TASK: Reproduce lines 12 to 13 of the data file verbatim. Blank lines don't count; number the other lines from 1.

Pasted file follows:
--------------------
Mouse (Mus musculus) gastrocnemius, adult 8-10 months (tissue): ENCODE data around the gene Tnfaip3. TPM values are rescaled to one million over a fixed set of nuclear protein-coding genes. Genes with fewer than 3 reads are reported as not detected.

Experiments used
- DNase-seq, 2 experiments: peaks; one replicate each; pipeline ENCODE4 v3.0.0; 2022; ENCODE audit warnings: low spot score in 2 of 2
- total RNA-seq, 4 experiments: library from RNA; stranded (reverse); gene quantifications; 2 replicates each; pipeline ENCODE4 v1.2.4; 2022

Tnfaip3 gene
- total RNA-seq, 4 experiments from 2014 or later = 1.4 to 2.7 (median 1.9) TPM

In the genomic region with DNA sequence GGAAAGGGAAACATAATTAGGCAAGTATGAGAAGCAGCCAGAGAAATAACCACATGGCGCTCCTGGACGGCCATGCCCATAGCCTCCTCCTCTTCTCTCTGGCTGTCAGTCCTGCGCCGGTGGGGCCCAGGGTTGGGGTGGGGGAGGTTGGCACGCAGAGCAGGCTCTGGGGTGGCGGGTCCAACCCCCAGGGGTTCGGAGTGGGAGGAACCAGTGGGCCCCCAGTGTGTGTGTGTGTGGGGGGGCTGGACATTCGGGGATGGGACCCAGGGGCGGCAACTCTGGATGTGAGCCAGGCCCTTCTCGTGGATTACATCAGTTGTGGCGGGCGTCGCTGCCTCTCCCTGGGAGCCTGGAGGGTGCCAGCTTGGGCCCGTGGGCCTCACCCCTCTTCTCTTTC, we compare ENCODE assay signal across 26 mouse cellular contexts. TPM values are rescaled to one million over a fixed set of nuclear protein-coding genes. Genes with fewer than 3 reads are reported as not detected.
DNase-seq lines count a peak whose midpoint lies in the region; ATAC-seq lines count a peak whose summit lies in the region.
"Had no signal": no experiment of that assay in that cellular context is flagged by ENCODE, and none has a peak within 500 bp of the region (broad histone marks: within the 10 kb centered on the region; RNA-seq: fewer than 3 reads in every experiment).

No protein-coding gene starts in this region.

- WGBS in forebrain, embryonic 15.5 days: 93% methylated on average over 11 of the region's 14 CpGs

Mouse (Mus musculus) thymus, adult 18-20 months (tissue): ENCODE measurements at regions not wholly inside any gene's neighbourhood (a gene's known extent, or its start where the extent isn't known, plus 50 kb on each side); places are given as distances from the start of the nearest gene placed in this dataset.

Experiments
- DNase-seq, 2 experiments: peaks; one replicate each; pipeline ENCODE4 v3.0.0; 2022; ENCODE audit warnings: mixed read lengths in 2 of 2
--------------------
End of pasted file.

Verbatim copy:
Mouse (Mus musculus) thymus, adult 18-20 months (tissue): ENCODE measurements at regions not wholly inside any gene's neighbourhood (a gene's known extent, or its start where the extent isn't known, plus 50 kb on each side); places are given as distances from the start of the nearest gene placed in this dataset.

Experiments